In an election year in the UK, it struck me that 2015 could be redefining in both the political and retail landscape. Like political parties, retailers are finding it harder and harder to stand out in an overcrowded frenetic world, to really be seen or heard.
These parallels struck me even more so at NRF in New York just over a week ago. It was actually a great global meet-up of retail and technology strategy. But when I first went to NRF six years ago, I saw companies really stand out, being proud to be different. Now they all seem to want to say the same thing...omni-channel this, agile that, customer first, "blah blah" noise.
In this parallel world analogy there were just too many ‘populist political headlines’ that really did not excite anyone or stand out. So even if a vendor has the greatest supply chain, order management or e-commerce platform, vendors are all claiming to solve all of our retail woes.
The reality is simply not true and like political parties positioning this generalist, ‘me-too’ almost ‘average-safe-middle’ will not give retailers what they need other than exactly the same platform (or soap box!) as the next retailer.
So from the prophecy, to the what to do in 2015.
Omni-channel is a frame of mind, a catch all for every customer experience one could possibly imagine. But in this age of speed-to-market we simply don’t have the time, money or resources available to build out every piece of our omni-channel experience. Rather than striving for omni-channel nirvana, retailers should be investigating quickly what are their real points of difference or core assets and amplifying those as much as possible.
I checked both ends of the retail spectrum and the amplifiers are doing very well because they are incredibly focused on their positions - from the discount retailers (e.g. Aldi, Lidl) to the luxury retailers (e.g. Yoox Group). Behind the scenes we also know that many are scrambling to hold systems together and create new processes that support their customer experience in order to ensure they meet their brand promise. But that is exactly what the best in class are doing...delivering for the customer and just making it happen internally.
We are helping our clients to find and amplify those points of difference and then transform organizational culture, process and technology to be responsive to future market changes. For example, at Domino’s Pizza (who shared our NRF presence), we built the online-mobile automated ordering platform. But we didn’t stop there and went on to create Pizza Mogul, a social loyalty program that engages customers to create their own pizzas and then rewards them when they are sold online. The top earning Pizza Mogul has made $35,000 AU in just four months. That is different, even if it is just amplifying the simple pizza!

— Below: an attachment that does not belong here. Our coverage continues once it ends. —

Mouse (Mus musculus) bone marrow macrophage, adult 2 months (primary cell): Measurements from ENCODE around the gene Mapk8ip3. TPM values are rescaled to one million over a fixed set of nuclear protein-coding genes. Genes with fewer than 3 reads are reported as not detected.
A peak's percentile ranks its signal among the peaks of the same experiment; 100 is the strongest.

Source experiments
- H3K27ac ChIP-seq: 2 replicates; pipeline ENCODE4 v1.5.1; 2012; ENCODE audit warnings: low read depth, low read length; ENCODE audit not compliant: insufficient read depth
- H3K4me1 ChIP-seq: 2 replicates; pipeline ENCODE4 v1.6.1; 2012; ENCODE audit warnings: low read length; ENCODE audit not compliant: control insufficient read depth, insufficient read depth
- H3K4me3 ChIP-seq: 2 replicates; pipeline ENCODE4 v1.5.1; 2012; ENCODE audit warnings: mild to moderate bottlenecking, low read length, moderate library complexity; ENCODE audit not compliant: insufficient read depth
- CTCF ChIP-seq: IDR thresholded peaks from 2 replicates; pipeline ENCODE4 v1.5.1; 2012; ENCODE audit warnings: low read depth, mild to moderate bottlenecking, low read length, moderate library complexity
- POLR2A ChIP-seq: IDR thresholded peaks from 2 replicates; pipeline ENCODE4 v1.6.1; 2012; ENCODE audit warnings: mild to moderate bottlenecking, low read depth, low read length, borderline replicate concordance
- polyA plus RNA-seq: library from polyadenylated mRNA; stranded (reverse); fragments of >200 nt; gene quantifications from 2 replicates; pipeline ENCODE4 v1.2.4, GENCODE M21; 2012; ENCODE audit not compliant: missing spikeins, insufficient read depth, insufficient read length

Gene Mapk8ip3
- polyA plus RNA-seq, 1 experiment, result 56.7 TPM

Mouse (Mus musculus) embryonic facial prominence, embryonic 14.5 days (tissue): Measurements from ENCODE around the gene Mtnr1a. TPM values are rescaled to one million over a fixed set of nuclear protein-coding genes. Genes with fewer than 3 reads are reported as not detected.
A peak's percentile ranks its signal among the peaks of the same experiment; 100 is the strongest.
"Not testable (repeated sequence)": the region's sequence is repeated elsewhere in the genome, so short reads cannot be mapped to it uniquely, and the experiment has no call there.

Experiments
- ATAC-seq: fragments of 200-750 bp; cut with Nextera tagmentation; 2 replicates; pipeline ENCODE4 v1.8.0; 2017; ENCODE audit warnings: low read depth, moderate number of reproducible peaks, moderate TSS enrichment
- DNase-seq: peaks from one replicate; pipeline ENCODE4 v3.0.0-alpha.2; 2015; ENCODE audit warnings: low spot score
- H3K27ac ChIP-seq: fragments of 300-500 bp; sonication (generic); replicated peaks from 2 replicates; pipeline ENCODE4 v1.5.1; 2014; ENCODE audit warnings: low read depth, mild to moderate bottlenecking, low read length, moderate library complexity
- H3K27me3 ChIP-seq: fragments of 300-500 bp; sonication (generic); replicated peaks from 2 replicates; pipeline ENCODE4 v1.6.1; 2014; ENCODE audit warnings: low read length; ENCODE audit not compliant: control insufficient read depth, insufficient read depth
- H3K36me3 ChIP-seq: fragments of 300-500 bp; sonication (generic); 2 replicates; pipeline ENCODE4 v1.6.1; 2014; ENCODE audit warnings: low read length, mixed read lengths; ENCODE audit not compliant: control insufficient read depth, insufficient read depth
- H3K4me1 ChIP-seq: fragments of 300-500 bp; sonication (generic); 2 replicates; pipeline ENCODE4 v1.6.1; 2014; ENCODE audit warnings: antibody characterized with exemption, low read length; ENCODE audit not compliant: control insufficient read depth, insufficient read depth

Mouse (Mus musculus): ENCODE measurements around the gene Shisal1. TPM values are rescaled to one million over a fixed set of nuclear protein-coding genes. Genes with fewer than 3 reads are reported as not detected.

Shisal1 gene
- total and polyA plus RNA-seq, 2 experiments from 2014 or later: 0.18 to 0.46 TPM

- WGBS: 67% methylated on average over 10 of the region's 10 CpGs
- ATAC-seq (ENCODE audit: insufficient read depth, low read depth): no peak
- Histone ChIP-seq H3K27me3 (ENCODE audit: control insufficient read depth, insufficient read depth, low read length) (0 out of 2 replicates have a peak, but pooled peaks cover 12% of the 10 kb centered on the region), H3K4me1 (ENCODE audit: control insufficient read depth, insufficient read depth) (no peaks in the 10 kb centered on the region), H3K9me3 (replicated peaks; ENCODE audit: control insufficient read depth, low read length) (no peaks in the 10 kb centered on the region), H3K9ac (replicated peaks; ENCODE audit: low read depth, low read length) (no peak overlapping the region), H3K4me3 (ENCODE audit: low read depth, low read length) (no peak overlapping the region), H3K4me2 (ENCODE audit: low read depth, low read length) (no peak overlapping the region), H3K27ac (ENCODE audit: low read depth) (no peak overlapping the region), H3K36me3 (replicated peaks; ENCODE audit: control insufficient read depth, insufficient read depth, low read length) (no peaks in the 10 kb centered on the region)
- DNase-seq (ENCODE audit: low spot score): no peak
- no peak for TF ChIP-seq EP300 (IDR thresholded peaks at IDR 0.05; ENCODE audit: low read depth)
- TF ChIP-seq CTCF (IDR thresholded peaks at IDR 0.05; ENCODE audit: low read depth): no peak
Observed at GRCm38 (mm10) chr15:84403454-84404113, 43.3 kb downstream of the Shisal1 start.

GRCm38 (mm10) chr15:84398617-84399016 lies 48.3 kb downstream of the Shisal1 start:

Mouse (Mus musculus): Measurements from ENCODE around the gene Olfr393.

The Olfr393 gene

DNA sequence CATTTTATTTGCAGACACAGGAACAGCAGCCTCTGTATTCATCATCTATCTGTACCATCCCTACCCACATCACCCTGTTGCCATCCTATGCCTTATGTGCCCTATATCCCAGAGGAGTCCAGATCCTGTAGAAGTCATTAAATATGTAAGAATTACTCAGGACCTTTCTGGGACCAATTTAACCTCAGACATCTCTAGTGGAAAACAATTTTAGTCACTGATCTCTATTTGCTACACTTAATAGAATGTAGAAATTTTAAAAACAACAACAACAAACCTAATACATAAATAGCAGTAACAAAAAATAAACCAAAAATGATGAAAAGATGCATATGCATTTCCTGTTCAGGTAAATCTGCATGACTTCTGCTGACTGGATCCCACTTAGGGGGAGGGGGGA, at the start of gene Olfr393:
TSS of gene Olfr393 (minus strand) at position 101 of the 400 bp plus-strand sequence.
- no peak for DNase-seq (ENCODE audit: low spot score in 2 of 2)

At Lastminute.com we went back to their roots, amplifying what it really meant to book something last minute on your mobile phone in under three minutes. Conversion soared, new customer segments were found. Recently, we launched Shop Direct Group’s VERY app, a slick mobile commerce and financial services experience with a unique ‘snap style’ feature. Snap Style allows customers to snap images of desirable items and have the app search for affordable similar items. With mobile accounting for over 60% of sales now and coming off the back of their best holiday season ever, VERY shows why having a distinctive mobile experience will be important for almost all retailers in 2015.
It doesn’t really matter anymore which was the ‘year of mobile.’ Just make sure you are equipped and able to push your sound-bites into a smart device.
So our 'agile manifesto' is still true to our core – agile will provide the framework for speed, quality and a focus on minimum. Continuous delivery will bring the clarity of thought to rapid repeatable software on demand and lean enterprise will join the business and IT seamlessly to help scale this ‘good behaviour’ so that as organisations, you can be faster to market with winning policies and stand out from the crowd.
Best wishes for an amplifying 2015.
Disclaimer: The statements and opinions expressed in this article are those of the author(s) and do not necessarily reflect the positions of Thoughtworks.